To the best of our knowledge, our present report is the first to investigate the impact of WC changes on the association between NAFLD and incident diabetes in subjects with prediabetes. Whether an increased WC aggravated the fatty liver or affected both NAFLD and diabetes was difficult to clarify, however. An increased WC represents visceral fat accumulation that contributes to hepatic inflammation and oxidative damage, which is known to aggravate hepatic steatosis23. In addition, visceral fat excess has been found to be related to decreased insulin sensitivity and result in poor glycemic control, thereby associated with the development of diabetes24. Although we could not clearly discriminate the influence of WC changes on NAFLD and/or diabetes in our current study series, we observed that our NAFLD and prediabetes subjects who had a decreased WC had a lower RR, and those with an increased WC had a higher RR, for diabetes onset. Hence, efforts to decrease the WC in subjects with NAFLD and prediabetes might delay or prevent the development of diabetes.

There were several limitations of our present study of note. First, our subjects were voluntarily recruited during general health check-ups and are not representative of the general population. Second, because the frequency of follow-up visits was not predetermined, the timing of the onset of diabetes in our cohort could be inaccurate. Third, the diagnosis of NAFLD was made by ultrasonography rather than biopsy. Fourth, since an alcohol consumption history could not be obtained quantitatively, it was impossible to clearly differentiate alcoholic FLD and NAFLD. Notably however, the relative contribution of alcohol consumption to the development of NAFLD is controversial25. Finally, we could not include the dietary habits as one of potential confounding factors in the development of diabetes. This might cause the inaccuracy of our estimated RRs for the development of diabetes.

Our study had several strengths also which are equally noteworthy. First, all physical examinations and questionnaires were carried out in accordance with a standard protocol and followed-up by trained doctors and nurses. Second, our sample size was large and the subgroup analysis thus had adequate statistical power. Furthermore, we used a longitudinal design, which helped to estimate how dynamic changes of WC may have affected the RRs for diabetes in prediabetes subjects with NAFLD. Finally, our study is the first to have evaluated the impact of WC changes on the association between NAFLD and diabetes in a large number of prediabetes cases.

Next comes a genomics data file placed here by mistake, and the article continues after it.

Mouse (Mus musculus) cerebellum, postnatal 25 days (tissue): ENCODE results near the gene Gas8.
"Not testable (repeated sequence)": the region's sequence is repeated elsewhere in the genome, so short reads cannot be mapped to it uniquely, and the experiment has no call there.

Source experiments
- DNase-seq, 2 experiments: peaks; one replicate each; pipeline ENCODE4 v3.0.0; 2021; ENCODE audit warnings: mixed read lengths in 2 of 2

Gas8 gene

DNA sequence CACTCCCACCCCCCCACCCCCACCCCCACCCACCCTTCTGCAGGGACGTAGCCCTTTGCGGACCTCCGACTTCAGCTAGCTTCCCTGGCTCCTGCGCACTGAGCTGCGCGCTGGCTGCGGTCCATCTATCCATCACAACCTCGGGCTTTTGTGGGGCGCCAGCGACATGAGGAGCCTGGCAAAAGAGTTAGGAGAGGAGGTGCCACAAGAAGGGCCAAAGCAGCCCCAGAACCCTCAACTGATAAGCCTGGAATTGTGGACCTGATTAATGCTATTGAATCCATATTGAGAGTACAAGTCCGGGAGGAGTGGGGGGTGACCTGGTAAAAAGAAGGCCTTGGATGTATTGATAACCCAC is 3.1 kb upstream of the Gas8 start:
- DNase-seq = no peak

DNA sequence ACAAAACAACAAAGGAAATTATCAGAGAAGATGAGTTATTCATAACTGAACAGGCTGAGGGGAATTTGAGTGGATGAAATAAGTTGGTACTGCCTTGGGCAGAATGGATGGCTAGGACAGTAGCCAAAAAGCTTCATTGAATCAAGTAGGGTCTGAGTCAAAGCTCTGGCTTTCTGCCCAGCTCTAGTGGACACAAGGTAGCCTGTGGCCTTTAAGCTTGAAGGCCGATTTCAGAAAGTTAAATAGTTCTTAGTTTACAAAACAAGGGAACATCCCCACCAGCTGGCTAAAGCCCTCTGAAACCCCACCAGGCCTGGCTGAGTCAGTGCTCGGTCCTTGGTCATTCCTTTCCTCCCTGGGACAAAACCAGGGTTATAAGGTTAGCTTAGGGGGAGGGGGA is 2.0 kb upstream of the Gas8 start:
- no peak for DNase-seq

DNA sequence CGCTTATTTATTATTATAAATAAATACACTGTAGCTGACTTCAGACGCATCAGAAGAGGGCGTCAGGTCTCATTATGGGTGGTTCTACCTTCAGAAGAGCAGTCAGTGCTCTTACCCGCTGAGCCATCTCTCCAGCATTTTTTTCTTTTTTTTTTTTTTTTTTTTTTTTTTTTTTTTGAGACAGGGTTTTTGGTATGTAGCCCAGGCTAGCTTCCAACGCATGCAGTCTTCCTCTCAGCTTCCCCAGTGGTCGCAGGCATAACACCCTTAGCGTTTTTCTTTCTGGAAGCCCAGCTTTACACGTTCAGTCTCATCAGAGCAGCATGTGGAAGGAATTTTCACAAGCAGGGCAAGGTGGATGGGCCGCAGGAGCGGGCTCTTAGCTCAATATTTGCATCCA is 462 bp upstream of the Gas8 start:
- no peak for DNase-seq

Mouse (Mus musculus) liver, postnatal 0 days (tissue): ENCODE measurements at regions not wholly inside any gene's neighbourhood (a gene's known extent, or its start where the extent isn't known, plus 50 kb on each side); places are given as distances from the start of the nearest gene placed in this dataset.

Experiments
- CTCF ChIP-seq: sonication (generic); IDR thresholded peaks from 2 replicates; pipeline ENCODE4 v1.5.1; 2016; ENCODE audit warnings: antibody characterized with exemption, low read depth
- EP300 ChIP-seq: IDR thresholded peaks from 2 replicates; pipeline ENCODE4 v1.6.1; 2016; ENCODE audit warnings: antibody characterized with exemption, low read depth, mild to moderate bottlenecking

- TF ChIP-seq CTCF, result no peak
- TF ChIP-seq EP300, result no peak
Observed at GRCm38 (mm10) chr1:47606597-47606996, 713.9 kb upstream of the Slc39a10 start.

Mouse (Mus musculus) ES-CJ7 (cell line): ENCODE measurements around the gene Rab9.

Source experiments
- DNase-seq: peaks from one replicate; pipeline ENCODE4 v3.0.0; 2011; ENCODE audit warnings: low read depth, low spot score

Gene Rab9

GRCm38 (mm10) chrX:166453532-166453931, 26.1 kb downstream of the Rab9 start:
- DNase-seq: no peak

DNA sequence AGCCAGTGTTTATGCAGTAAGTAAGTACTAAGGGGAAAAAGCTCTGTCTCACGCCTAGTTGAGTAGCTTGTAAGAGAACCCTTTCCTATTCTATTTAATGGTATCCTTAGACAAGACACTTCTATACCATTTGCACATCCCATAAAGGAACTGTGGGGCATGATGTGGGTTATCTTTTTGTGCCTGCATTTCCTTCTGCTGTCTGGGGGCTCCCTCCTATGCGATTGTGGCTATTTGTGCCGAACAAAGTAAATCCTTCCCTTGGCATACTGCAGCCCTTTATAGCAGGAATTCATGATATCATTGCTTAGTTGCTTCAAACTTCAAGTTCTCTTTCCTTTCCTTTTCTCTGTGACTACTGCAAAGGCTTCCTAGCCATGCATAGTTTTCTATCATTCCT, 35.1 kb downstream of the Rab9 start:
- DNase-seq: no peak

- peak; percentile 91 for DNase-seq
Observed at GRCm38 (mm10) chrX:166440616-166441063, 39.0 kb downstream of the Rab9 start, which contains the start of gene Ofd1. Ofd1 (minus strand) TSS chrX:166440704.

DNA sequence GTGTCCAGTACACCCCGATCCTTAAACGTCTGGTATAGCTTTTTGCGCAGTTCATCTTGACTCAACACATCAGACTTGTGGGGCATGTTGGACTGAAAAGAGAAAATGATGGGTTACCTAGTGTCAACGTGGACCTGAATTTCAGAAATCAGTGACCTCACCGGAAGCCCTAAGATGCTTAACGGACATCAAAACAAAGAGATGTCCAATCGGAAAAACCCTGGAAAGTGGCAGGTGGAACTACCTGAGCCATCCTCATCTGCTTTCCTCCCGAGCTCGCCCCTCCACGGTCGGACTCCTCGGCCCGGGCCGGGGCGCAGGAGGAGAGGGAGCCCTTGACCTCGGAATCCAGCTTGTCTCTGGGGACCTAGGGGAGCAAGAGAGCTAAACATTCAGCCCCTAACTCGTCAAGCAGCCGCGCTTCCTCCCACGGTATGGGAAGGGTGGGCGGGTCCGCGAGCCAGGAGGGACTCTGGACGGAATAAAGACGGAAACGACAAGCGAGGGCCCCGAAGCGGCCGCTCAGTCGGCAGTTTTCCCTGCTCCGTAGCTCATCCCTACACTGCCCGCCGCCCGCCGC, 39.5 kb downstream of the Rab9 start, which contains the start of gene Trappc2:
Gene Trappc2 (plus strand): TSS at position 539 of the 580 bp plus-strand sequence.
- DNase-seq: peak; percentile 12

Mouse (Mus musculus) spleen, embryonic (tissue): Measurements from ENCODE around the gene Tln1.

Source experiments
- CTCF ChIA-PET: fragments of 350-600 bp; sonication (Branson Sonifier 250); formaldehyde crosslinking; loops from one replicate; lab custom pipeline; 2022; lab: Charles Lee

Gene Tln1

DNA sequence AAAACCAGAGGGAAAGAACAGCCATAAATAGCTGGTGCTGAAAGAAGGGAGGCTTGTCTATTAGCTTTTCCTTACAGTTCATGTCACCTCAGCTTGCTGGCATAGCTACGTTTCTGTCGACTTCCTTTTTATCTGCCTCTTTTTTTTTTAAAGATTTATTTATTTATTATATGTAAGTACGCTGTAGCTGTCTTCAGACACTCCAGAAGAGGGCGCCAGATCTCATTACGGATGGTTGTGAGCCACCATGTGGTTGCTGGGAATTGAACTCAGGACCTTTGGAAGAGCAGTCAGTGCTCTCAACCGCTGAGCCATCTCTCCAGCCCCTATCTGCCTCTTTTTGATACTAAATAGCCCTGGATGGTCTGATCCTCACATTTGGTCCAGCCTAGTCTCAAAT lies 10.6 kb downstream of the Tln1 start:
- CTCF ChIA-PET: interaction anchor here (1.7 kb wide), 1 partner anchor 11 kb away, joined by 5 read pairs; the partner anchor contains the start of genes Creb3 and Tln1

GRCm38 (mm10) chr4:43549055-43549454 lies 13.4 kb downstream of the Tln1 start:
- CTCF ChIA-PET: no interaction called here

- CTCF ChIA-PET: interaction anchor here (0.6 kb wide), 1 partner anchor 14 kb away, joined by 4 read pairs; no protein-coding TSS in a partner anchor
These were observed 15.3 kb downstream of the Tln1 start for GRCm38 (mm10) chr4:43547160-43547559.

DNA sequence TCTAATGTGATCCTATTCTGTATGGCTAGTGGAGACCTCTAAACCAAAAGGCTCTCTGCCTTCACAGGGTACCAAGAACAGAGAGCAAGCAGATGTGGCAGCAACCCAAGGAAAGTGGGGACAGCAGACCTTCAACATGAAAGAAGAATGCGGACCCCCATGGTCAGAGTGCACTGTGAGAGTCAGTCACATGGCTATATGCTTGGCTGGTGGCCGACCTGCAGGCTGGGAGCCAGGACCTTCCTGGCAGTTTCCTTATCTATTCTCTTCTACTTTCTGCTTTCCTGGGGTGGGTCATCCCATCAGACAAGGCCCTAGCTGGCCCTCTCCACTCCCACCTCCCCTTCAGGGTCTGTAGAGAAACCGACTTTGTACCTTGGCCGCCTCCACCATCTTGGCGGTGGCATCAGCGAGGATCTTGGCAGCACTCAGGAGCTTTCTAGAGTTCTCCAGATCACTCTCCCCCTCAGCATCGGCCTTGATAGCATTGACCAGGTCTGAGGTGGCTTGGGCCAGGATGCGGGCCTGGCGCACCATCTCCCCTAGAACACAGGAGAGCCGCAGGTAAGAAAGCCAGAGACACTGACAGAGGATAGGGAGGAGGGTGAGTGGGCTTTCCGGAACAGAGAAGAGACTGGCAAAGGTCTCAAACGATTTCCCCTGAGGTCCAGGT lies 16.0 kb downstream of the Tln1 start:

In conclusion, NAFLD has significantly increased risk of incident diabetes in subjects with prediabetes. The risk for diabetes is gradually increased with tertiles of WC change. Therefore, early interventions aiming at reducing abdominal obesity are needed for patient with NAFLD and prediabetes to prevent the risk of diabetes incidence.

Methods

Ethics statement

In accordance with the ethical guidelines of the declaration of Helsinki and Korea Good Clinical Practice, all subjects provided written informed consent and this study was approved by the institutional review board of AMC (IRB No. 2018-0516).

Study population

This was a retrospective cohort study comprising subjects who had undergone a general health check-up at the Health Screening and Promotion Center of Asan Medical Center (AMC, Seoul, Republic of Korea) in 2007 and revisited the clinic for a follow-up examination at least once between 2008 and 2013. Initially, 17,666 subjects were identified that satisfied these criteria. Of these subjects, 2734 were excluded because of having type 2 diabetes at the baseline examination. On the basis of the 2007 medical records, subjects were also excluded for the following reasons: absence of data (HbA1c, triglyceride, γ-glutamyl transferase (GGT), and insulin levels; n = 2573), hepatitis B (n = 569), hepatitis C (n = 72), and abnormal liver enzyme levels (n = 47). Several subjects met two or more of these exclusion criteria. Each study subject completed a questionnaire about medications, past medical or surgical history, smoking, and alcohol drinking status. Drinking status was classified by frequency per week (i.e., non-drinkers and moderate drinkers [1 or 2 times/week]), and the smoking status as noncurrent or current26. A final series of 6240 subjects with prediabetes were eligible for subsequent analysis.